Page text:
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pool topology


i like swimming a lot; so when choosing a hotel, the pool is a pretty significant factor for me. how big is it? is it indoors or outdoors? how deep is it? what is its shape?

pool topology is the single most important factor when designing a pool.


basically, pool topology is how many holes a pool has. a hole is any area of land that is entirely surrounded by the pool; i.e. it has islands. a pool with an inauspicious amount of islands will always be subpar. for the sake of simplicity, we will ignore spas and other such subsidiary pools, and only focus on the main pool. i am also excluding other pool-like structures, like wave pools, and lazy rivers.

potato pool

the most common type of pool is the potato pool. it is seen often in aquatic centres and smaller hotels. like a potato, it has no holes. in my opinion, this is a terrible pool design. let me explain.

an illustration of a pool with no holes.

the pool pictured above is boring because it does not offer anything to the swimmer other than a pit filled with water. from any given point in the pool, you can see all other points in the pool (not accounting for refraction or murkiness). this does not motivate the swimmer to actually swim. there is no sense of discovery or adventure, as anyone can see the entire pool from where they are. why swim at all?

the lack of bridge support is a huge disadvantage for the potato pool. i'll go into more detail about this later.

donut pool

the next pool is known as the donut pool. like a regular donut, it has one "hole" in the middle.

an illustration of a pool with one hole.

this pool has a huge advantage over the common potato pool. that is, it is impossible to see the entire area of the pool from a single spot. this is better for a number of reasons, mainly that it inspires the swimmer to see the rest of the pool and swim.

another good thing about the donut pool is that you can use its shape to separate yourself from undesirable aquatic enthusiasts, like loud people, or people who sit on top of those little water jets doing obviously evil things. we can do better though.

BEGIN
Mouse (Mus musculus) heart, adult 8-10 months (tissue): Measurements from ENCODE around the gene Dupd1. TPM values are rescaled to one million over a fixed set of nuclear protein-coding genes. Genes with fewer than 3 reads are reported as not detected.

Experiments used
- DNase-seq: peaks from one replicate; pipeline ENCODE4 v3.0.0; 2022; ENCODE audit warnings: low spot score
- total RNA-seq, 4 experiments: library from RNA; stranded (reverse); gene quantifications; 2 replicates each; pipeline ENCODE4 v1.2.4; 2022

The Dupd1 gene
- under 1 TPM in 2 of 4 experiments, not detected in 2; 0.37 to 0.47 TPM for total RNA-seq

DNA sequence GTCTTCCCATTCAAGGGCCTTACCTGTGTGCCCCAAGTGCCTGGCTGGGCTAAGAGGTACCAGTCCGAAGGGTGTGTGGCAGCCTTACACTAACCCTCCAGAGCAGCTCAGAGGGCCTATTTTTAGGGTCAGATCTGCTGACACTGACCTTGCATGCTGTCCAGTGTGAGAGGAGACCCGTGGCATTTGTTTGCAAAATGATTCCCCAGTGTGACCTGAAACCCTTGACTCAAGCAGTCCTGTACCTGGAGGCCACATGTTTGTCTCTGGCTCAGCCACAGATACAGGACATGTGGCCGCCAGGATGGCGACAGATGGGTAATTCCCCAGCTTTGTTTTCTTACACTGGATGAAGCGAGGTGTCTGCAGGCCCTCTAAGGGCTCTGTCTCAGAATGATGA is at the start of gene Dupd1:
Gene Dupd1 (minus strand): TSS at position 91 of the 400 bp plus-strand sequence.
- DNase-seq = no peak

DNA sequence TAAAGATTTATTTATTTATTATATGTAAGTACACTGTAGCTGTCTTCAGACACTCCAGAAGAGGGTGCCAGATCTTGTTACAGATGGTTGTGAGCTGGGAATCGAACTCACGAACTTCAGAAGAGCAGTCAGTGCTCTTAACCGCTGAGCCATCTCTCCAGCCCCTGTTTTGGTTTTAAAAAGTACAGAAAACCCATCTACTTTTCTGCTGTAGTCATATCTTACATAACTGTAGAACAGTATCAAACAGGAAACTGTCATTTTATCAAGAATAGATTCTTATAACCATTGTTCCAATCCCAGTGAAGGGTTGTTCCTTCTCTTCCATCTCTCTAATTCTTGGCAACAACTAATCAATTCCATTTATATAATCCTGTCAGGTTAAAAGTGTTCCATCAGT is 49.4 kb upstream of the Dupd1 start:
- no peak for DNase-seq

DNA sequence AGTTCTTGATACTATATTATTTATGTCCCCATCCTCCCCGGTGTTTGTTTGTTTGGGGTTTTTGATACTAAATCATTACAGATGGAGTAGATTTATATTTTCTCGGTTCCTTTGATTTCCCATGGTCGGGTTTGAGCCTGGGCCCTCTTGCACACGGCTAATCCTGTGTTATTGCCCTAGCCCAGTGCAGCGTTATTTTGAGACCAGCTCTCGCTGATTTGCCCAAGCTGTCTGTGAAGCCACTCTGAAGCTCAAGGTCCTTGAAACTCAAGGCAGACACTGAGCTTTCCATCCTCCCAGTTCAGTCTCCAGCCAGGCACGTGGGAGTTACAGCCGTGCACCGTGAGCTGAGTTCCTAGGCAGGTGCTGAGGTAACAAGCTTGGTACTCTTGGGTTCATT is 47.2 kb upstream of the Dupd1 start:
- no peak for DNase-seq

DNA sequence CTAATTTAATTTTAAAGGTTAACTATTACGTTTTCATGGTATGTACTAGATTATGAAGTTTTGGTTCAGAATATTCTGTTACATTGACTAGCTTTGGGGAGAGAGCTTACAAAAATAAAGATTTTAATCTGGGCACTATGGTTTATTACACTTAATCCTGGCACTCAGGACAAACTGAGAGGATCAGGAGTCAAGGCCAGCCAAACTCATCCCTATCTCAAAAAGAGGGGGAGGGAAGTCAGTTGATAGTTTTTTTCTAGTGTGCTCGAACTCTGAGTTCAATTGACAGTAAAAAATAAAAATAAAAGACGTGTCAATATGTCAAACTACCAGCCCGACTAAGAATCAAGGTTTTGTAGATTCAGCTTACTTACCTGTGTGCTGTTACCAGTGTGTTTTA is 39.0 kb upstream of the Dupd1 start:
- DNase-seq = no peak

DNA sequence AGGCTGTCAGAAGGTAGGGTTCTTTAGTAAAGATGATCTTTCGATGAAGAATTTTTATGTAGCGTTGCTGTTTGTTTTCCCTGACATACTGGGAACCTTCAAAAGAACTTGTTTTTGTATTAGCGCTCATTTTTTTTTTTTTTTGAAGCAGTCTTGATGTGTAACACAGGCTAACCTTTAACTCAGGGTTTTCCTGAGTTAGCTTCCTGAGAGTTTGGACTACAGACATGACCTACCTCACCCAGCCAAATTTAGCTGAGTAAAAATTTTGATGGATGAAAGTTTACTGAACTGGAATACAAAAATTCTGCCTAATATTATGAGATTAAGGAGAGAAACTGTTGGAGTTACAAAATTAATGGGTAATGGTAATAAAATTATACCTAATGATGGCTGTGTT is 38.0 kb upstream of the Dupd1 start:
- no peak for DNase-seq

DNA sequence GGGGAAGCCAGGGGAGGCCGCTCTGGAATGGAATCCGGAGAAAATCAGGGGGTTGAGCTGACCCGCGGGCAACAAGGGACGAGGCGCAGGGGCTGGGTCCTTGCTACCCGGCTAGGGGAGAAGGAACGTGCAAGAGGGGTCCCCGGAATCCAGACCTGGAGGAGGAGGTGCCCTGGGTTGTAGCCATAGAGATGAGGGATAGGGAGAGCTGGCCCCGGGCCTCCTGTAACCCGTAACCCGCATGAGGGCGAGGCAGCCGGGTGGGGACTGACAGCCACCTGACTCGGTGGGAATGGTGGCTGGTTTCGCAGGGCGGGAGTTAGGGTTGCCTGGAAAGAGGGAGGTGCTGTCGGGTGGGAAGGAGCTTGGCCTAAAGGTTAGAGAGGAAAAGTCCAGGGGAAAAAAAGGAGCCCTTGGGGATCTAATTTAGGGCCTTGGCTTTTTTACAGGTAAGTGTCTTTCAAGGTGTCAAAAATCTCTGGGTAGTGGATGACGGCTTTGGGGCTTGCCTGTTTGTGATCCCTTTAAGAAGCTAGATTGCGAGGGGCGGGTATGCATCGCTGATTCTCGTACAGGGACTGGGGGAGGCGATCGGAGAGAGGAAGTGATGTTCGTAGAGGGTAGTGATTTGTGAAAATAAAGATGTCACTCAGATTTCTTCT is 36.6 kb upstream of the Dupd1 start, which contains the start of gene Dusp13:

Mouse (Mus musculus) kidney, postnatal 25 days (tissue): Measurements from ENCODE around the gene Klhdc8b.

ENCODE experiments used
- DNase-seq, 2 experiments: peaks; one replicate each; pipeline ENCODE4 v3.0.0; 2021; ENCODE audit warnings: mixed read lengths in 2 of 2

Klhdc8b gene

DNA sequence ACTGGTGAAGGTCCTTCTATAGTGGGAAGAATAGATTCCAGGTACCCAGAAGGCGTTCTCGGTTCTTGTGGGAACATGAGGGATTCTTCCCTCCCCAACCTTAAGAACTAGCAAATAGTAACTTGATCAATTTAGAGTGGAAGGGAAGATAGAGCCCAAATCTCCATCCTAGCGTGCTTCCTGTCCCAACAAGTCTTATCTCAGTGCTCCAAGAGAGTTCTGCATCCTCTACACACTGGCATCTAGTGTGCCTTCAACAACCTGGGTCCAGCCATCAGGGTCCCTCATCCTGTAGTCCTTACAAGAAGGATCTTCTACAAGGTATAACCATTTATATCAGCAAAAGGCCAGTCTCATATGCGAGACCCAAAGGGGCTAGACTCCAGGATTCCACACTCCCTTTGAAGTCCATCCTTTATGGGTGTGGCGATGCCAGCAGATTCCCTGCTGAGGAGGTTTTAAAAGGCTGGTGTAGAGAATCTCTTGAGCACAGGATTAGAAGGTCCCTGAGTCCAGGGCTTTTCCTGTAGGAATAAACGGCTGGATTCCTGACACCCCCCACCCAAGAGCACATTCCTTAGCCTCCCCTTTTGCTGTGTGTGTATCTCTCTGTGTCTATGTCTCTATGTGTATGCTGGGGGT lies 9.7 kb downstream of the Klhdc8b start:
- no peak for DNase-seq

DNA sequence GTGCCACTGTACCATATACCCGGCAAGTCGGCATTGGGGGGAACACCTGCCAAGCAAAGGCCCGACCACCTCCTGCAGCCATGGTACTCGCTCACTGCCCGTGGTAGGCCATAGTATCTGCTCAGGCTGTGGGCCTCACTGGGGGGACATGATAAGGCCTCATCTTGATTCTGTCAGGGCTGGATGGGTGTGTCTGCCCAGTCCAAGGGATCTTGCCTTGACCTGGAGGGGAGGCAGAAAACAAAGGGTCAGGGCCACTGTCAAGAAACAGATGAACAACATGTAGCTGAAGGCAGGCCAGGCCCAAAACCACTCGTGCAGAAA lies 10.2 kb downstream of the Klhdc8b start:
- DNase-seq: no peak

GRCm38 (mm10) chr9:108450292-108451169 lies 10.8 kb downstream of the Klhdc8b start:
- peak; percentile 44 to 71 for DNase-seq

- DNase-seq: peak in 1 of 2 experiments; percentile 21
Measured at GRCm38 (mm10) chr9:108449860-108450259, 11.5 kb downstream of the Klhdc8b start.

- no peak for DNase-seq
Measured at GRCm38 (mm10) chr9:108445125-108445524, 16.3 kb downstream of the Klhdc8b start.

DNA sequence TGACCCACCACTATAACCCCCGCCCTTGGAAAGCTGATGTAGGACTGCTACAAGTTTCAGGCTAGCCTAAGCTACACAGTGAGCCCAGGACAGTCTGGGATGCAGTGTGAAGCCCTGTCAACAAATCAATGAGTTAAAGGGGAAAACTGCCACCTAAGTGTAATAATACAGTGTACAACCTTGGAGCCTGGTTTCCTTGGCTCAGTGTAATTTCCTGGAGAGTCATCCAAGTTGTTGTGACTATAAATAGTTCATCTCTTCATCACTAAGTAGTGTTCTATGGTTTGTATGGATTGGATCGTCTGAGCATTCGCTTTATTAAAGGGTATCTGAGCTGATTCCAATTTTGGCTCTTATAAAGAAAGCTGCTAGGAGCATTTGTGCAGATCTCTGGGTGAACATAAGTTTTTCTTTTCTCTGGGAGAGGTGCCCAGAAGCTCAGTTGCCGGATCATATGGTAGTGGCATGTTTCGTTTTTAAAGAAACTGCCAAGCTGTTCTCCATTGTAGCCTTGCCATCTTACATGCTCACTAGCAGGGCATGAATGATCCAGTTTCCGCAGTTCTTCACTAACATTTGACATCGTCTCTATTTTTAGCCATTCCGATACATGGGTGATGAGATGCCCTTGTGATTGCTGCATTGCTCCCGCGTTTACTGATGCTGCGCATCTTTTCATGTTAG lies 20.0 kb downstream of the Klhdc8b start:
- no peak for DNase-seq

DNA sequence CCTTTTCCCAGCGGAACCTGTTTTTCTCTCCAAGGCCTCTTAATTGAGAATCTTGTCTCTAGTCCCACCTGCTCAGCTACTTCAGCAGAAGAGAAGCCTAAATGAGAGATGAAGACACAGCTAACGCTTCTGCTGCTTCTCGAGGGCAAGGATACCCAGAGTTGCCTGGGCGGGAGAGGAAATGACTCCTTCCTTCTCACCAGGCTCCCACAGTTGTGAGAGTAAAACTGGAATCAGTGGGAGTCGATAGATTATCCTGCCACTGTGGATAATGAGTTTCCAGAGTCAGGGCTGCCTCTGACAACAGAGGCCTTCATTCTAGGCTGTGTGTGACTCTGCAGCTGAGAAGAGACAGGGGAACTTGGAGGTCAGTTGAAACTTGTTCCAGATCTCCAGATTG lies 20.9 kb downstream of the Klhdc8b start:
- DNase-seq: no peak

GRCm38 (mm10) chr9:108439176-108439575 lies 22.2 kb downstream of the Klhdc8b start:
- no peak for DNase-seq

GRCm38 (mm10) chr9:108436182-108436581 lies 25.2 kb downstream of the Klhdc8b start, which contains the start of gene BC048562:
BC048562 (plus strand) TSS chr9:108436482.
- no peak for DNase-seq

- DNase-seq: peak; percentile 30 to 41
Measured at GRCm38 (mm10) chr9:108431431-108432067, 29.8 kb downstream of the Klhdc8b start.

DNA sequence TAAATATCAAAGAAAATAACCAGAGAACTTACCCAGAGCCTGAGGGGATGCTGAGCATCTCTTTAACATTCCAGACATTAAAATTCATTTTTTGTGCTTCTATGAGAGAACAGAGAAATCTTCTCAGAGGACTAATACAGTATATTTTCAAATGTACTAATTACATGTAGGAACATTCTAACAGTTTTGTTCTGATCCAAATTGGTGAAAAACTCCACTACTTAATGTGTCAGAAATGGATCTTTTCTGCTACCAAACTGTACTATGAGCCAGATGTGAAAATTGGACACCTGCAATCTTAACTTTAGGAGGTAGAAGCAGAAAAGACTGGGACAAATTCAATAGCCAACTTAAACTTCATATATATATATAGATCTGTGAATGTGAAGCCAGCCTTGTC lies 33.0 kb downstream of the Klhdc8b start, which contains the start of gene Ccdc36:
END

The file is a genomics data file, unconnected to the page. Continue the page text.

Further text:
double-donut pool

the double-donut pool has two holes instead of one. i couldn't think of a food with two holes in it.

an illustration of a pool with two holes.

this pool is better than the donut pool for obvious reasons. one, it obscures more of the pool from the swimmer's line of sight, giving them more to explore. it also gives more areas to hide from pool-weirdos. a pool like this also creates a fun zone in the middle i like to call the crotch.

exotic pool shapes

an illustration of two pools side by side. the one on the left has three holes, while the one on the right has four.

sometimes pools have more than two holes, although this is rare; the highest hole count i have seen in a pool is three. any higher, and you risk exhausting the swimmer, leaving them with too much to take in on a single swim, and risk having them get lost in the pool. also, having more holes can promote a sense of division among the loungers and sunbathers who occupy the islands within, which can poison the overall vibe of the pool environment.

getting around the lack of holes

sometimes, you just can't have a hole in your pool. it may be too expensive, or impractical, or even impossible on a given terrain. but that's okay, there are still ways to build a better pool.

remember, creating a good pool experience is all about blocking line of sight; if the swimmer can see everything, there is no incentive to explore. thus, a common pool shape for those in this situation is the humble bean pool.

an illustration of a pool in the shape of a bean.

while it can't achieve the greatness of the double-donut pool, it still manages to block line of sight from one side to the other, which is great for creating a fun pool experience.

pool size

the size of a pool is another important factor in its overall wonder level. however, you cannot simply just make a huge pool; you must first consider its topology. a potato pool, with no holes, can get boring or even intimidating if the pool is too large.

inversely, a donut or double-donut pool can benefit greatly from an increased size, as the pool will stay interesting and unintimidating due to its lack of lines of sight, as well as the increased size allowing swimmers to move a greater distance from potential water-based annoyances.

other pool-enhancing features


waterfalls are pretty nice. they increase the wonder level of a pool a lot, and depending on the design, can provide a place to sit while remaining pool-ready.


bridges are probably the best way to enhance a pool with at least one hole. they allow non-swimmers to safely pass over the water to align themselves parallel to a deckchair while their family or friends are having a good time in the pool. they can also create a cool experience for swimmers; chilling underneath a bridge in a pool is one of my favourite water-related pastimes.

pool-side bars

a bar inside a pool is probably the height of luxury for me. while i don't drink, being able to sit while in the water is an incredible experience.


  • the entirety of a pool should not be visible from any one point in the pool.
  • pools should have at least one hole to be adequately stimulating for swimmers.
  • pools probably shouldn't have more than three holes though.
  • the more holes a pool has, the larger it can be.
  • bean pools are a great way to create a great, hole-less pool experience.
  • there are ways to enhance a pool other than adding holes.